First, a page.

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Inclusion: A Great Idea That Doesn’t Always Work

Inclusion: A Great Idea That Doesn’t Always Work
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Inclusion, in which students with disabilities go to school with their same-age peers rather than in separate schools, does not necessarily lead to the best outcomes for students with disabilities, according to a new study in the journal Pediatrics.

Inclusion is generally considered the best option to educate students with disabilities, as Disability Scoop notes. Certainly, the idea of “separate schools” for students with disabilities like my teenage son Charlie sounds, and can be, tantamount to segregating them away from students without disabilities. But, much as I believe in the idea of inclusion for all students with disabilities, the reality is that it is not always the best option.

Under the Individuals With Disabilities Education Act (IDEA), students with disabilities qualify for a “free and appropriate public education” (FAPE) in the “least restrictive environment” (LRE) until they are adults (on the day they turn 21 in some states and up till they are 22 in others).

As Wrightslaw points out, the term “inclusion” is not actually mentioned in the IDEA. LRE means that a student is educated in as inclusive a setting as possible — “in regular classrooms with their nondisabled peers, in the school they would attend if not disabled” — so as to provide a student who is “different” (with physical, intellectual, learning, developmental or other disabilities) with an education that is as close as possible to that of “typical” students, in the belief that doing so will better enable a child with disabilities to work, live and be in the community.

Does the “Least-Restricted Environment” School Help?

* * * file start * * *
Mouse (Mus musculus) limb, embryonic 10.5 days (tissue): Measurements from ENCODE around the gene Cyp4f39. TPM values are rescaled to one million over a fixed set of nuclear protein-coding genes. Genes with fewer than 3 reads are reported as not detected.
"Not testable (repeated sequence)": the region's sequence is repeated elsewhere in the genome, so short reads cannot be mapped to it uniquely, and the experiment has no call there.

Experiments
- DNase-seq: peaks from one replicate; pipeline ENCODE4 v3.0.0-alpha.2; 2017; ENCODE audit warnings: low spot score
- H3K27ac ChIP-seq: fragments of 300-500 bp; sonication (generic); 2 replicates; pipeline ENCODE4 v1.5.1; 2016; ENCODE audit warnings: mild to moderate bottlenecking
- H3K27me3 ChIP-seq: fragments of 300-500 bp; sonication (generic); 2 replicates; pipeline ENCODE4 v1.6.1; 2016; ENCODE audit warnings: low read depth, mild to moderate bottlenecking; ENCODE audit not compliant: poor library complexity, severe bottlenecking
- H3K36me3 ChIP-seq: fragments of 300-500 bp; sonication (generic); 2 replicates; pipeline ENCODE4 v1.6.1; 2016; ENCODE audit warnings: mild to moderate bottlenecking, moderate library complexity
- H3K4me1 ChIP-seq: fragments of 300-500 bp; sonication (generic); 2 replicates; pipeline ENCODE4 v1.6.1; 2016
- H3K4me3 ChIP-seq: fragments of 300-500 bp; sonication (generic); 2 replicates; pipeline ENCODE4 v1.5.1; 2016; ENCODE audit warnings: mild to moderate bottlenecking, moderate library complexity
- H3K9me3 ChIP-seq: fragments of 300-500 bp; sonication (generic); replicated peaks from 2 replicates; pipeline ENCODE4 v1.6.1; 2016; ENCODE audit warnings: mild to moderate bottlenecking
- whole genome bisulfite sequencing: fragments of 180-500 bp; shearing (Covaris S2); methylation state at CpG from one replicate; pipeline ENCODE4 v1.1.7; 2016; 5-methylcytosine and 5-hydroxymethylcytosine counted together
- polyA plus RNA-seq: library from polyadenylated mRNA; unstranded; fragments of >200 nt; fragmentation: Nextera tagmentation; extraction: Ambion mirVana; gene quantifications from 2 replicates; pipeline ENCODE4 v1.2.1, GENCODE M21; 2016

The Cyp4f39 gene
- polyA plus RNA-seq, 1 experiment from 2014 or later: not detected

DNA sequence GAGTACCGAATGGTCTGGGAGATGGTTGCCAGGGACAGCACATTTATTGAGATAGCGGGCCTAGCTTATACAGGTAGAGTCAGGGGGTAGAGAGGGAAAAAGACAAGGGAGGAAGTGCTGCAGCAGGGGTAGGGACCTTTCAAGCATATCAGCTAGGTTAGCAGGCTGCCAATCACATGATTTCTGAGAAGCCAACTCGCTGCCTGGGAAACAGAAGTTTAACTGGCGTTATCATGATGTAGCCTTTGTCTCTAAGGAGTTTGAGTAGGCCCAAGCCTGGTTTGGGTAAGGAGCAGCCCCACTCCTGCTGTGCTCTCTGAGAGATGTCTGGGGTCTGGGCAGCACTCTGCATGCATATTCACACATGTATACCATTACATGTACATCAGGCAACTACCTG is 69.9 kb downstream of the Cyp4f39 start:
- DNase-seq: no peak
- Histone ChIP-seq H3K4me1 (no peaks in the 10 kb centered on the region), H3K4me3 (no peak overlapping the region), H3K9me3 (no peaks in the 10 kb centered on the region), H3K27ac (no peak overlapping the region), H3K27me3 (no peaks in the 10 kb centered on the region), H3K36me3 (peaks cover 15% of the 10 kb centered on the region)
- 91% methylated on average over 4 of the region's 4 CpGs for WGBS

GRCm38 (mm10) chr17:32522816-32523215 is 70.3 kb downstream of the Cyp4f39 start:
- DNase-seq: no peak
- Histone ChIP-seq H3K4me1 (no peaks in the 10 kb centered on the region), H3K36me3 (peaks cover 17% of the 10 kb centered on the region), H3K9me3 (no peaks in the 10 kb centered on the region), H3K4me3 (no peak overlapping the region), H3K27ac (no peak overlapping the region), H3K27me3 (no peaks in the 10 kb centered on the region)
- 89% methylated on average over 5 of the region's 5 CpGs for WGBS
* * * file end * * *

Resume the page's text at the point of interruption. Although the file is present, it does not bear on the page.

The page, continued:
Researchers E. Michael Foster and Erin Pearson of the University of Alabama at Birmingham and Johns Hopkins University, respectively, assessed data from the National Longitudinal Transition Study-2 on 484 children and young persons, all whose primary diagnosis was autism. In 2007, these individuals were 23 years old, so researchers were able to consider the impact of their education on their lives.

When Foster and Pearson compared autistic children who had not been educated in an inclusive setting with autistic children who spent 75 to 100 percent of their time in general education classrooms, they found that neither group was more likely to attend college, to not drop out of high school or to show improvements in their functional cognitive score.

Foster and Pearson concluded that there is “no systematic indication that the level of inclusivity improves key future outcomes.” Their research questions whether the idea of educating a child in a school setting that is the least-restricted possible necessarily provides the best outcomes for the students.

Did the School Districts Really Do Everything They Could Have?

In assessing the results of Foster’s and Pearson’s study, we need to ask: did school districts, administrators and educational staff really seek to accommodate the needs of students?